“It’s always going to evolve, but it seems to return to its roots, and I think that’s what’s happening now.” This was the assessment of country legend and “Class of ’89” member Clint Black during a recent appearance on Tracy Lawrence’s “Honky Tonkin'” radio show.
It’s a rite of passage for any artist or band. And no matter how bygone the honor and opportunity might feel to some, to any act in the country and roots realm with any notion of history, it’s a bucket list item they will cherish and remember forever.
Unless you were there in person, you missed it. But now we’ll all get the opportunity to see the tribute concert that transpired on April 6th, 2017, when a hefty list of musical talent all assembled at the Bridgestone Arena in Nashville to pay tribute to the legendary Merle Haggard.
Let’s be honest. Do we really need yet even more new versions of old country songs? But the wildcard here, and what makes this record worth turning your attention to is that you have the once-in-a-lifetime voice of the great Josh Turner gracing these classic songs.
If anyone in country music has ever deserved to have their career unceremoniously wiped and cancelled, inadvertently or otherwise, it might be Chase Rice. Nonetheless, the criticism of his recent concert that has made him public enemy #1 deserves some context, and a deeper discussion.
As tax season approaches and we get the opportunity to tie a bow around the doings of 2019, it’s always interesting to look back on the year at the Grand Ole Opry to see which performing members are paying their proper dues to country music’s most historic institution, and which one’s aren’t.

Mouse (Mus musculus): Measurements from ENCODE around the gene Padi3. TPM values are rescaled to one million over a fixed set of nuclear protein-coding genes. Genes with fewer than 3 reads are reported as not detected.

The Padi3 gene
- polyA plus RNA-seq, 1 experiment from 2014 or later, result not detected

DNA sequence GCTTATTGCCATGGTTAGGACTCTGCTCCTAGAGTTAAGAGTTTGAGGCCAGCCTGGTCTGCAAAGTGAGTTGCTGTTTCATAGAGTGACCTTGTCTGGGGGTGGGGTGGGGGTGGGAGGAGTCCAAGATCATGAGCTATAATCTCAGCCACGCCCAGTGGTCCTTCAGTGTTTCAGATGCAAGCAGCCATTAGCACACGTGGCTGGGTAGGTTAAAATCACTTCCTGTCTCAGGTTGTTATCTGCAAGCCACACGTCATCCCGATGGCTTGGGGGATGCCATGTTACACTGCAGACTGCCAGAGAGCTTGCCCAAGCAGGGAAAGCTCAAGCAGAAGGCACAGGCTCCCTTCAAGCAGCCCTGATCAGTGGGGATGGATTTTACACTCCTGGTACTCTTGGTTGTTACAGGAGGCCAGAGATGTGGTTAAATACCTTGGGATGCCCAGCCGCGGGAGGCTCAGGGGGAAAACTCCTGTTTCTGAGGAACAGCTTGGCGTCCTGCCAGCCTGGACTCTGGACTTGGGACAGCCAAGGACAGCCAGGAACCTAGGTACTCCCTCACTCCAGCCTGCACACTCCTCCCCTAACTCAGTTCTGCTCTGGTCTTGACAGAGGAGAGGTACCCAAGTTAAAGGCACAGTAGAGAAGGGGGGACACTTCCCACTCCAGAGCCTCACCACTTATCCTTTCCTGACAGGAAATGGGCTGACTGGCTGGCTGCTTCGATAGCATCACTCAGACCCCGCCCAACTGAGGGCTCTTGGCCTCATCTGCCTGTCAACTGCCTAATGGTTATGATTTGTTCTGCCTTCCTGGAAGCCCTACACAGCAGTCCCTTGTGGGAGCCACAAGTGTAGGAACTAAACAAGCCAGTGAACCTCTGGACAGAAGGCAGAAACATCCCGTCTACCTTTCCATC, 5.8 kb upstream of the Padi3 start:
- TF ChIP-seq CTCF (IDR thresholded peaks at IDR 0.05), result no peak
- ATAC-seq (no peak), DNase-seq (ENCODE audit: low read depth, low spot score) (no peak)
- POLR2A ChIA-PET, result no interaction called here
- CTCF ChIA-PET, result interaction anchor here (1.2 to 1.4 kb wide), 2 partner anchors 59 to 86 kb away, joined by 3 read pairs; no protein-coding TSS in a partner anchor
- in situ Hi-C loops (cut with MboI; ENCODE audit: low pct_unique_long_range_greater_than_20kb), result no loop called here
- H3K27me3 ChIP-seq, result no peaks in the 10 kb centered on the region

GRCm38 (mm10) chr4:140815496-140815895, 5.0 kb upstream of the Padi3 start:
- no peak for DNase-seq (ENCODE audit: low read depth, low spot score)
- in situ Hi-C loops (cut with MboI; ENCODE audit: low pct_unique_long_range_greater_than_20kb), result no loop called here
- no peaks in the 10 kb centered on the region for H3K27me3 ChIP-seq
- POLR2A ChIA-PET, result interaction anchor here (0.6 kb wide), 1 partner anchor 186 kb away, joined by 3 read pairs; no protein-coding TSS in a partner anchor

It’s been said before, and it will be said again: We can’t agree on much these days. But we all agree on Dolly Parton. “Dolly Parton: 50 Years at the Grand Ole Opry” reminded us of why, and hopefully brought fans of music in country and beyond together at the commencement of the Holiday season.
Not all drunk driving arrests are the same, and we’re finding that out in the continued fallout after EDM country artist Sam Hunt was arrested last Thursday morning (11-21) in Nashville for swerving in and out of his lane, and driving the wrong way on a principle highway.
That’s right. The 83-year-old is blowing off the 2019 CMA’s and won’t be in attendance to receive is CMA Lifetime Achievement trophy. Instead of walking out on the stage at the Bridgestone Arena, Kris Kristofferson has elected to honor his contract to play the Adler Theater and Apartment Complex that night in beautiful downtown Davenport, Iowa.
An album by Cody Jinks has come in #1 in album sales for the second consecutive week. After hitting #1 with ‘After The Fire’ last week, Jinks has pulled off the same feat again this week with his album ‘The Wanting.’ The albums were released on October 11th and 18th respectively.
Surging up-and-coming country music artist Luke Combs will be the next member of the Grand Ole Opry. The 29-year-old was surprised during the Tuesday night (6-11) Opry presentation by traditionalist Craig Morgan, country legend John Conlee, and recent Grand Ole Opry member Chris Janson with the invitation.
As a country music fan, you just want to proudly be able to profess to people your appreciation for this music that you hold such a passion for. You want to believe in its institutions, and that the best and the brightest of a generation are foisted forward and given the greatest opportunities.